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  • The Ashanti Ewer August 29, 2014

    Author: Beach Combing | in : Medieval, Modern , trackback

    asante ewer and twins

    ***Thanks to RG for the tip***

    A brilliant wrong place story that has just come strangehistory’s way. Imagine that in the late nineteenth century you stumble upon a medieval ewer (a kind of jug), the heaviest of its kind, in fact, weighing an incredible 18.6 kilos (just for the record that’s almost exactly how many kilos this blogger should lose). The ewer, of English make, has been preserved exceptionally well: it is one of the few of its kinds with the lid still attached, allowing you, an expert, to identify the decade of its creation. There is a hart on the lid which demonstrates that it was put together while klutzy Richard II was using that symbol, 1390-1399. And just so there can be no doubt about its English provenance there is a  proverb on the jug’s side: ‘He that wyl not spare when he may, He shal not spend when he would, Deme the best in every dowt, Til the trowthe be tryid owte.’ Beach has read this several times, understands every word and yet still has not the slightest idea what this little ditty means.

    Now where did our intrepid Victorian medievalist find this rare treasure? In a ditch outside an abbey, at an antiquarian shop on the King’s Road, buried in a box in someone’s attic? No, no, no… This ewer, known as the Ashanti Ewer or the Asante Ewer was recovered (which is not an unreasonable word under the circumstances) in January 1896 by British troops fighting against the Ashanti of Ghana (West Africa). One Major Charles Barter found it in the royal palace and took the ewer back to Britain selling it for fifty pounds to, one imagines, an astounded acquisitions department at the British museum. A fellow officer on the raid was Robert Baden-Powell (of scouting fame). This is his description. Sweet the way that a piece of medieval English tableware gets mixed in with the rest.

    It need not be supposed that all the property found in the palace was of great value. There were piles of the tawdriest and commonest stuff mixed indiscriminately with quaint, old, and valuable articles, a few good brass dishes, large metal ewers, Ashanti stools, old arms, etc. But a large amount of valuables known to belong to the king had disappeared, probably weeks previously-such as his celebrated dinner service of Dutch silver, his golden hat, his golden chair of state, and, above all, the royal stool, the emblem par excellence of the King of Ashanti.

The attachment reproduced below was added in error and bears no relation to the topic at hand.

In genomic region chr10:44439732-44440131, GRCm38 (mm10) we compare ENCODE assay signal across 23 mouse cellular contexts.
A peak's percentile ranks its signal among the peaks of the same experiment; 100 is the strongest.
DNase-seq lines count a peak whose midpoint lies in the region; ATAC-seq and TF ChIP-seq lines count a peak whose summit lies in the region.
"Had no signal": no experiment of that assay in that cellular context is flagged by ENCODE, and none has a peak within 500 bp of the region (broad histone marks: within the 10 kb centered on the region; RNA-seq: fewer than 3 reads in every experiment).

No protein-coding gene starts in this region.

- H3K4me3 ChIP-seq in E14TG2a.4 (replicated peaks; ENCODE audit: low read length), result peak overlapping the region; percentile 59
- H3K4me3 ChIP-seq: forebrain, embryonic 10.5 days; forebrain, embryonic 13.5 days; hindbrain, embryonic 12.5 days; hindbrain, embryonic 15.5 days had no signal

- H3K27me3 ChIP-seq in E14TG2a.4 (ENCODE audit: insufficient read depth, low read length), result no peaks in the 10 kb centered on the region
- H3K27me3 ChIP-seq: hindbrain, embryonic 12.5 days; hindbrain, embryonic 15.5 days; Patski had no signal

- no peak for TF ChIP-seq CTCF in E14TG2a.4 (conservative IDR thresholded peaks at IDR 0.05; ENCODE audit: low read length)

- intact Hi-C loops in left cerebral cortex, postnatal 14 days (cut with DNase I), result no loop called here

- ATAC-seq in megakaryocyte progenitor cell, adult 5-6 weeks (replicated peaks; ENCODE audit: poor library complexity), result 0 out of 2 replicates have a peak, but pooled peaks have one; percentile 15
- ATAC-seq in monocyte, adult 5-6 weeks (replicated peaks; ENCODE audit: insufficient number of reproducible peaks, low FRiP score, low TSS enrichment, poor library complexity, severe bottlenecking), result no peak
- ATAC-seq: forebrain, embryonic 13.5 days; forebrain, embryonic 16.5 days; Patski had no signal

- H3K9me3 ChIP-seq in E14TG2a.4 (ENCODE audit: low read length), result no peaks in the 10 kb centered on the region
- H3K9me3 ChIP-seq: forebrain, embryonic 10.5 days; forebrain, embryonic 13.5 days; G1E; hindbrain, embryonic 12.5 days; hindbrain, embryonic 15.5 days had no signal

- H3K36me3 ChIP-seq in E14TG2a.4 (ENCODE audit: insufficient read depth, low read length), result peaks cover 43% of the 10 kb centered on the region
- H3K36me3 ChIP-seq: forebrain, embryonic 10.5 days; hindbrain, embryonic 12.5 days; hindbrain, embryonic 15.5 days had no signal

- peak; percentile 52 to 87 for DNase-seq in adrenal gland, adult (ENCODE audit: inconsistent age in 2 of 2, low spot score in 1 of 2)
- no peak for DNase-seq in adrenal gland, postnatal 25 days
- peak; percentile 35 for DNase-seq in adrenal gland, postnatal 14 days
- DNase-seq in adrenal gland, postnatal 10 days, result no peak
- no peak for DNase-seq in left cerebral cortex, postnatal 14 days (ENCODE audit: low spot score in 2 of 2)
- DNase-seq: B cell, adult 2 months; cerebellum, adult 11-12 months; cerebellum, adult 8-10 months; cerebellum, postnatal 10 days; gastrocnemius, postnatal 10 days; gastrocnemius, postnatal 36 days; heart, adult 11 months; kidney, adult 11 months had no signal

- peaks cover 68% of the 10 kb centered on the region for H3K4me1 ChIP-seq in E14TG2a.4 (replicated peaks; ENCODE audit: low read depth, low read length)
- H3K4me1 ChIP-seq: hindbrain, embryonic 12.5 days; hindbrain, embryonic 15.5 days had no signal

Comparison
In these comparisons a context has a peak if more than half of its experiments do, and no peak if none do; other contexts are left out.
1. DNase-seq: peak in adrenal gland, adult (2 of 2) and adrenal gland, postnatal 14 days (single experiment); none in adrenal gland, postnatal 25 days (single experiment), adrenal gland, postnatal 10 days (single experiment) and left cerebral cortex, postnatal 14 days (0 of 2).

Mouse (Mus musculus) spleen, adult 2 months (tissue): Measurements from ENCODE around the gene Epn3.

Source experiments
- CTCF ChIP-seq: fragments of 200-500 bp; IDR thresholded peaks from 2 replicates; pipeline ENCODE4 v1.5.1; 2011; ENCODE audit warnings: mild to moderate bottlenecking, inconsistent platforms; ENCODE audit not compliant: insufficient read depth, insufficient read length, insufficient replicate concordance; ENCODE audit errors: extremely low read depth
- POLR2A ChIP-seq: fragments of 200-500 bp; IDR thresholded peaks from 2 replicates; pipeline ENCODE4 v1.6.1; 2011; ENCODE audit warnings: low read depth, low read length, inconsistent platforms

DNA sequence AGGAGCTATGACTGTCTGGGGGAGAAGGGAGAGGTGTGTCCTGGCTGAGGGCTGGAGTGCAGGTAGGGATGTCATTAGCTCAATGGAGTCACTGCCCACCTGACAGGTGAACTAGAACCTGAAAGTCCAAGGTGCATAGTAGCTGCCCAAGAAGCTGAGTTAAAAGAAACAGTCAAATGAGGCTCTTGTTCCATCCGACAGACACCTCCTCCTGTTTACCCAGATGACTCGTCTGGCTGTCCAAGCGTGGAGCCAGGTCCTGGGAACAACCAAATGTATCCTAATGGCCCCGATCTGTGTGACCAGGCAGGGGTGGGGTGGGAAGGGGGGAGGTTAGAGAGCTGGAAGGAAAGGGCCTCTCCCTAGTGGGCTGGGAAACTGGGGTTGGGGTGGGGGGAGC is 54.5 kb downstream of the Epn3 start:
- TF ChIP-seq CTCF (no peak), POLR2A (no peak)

Baden-Powell goes onto describe raid on a local temple and opening the brass coffers there in his search for treasure: ‘On my honour I will do my best…’

    Savour this, enjoy it, and then let the speculation begin. How, in God’s name, does a fourteenth-century jug find it way, in the Middle Ages, to another continent? It is easy to imagine a situation in which, after Richard’s death, it was no longer fashionable or perhaps even safe to keep such things. The jug was possibly traded to the continent for a song and then passed into the Mediterranean. Sure, it could have ended up among the Arabs and perhaps even made its way to the edge of the Sahara. But Ghana? Islamic pilgrims did cross the Sahara to go to Mecca… Arab brassware also turned up among West African tribes, where such objects seem to have had prestige value. Nothing is impossible… But there is another curiosity. Three English jugs were retrieved from the Ashanti, apparently all part of a single set. This doesn’t sound like a trans-Saharan trade deal, objects, particularly large objects don’t tend to stay together over this kind of distance; perhaps a European vessel was wrecked pushing down the African coast towards the equator? But even that c. 1400… Is there a late context when such a thing could have been given over to Ashanti?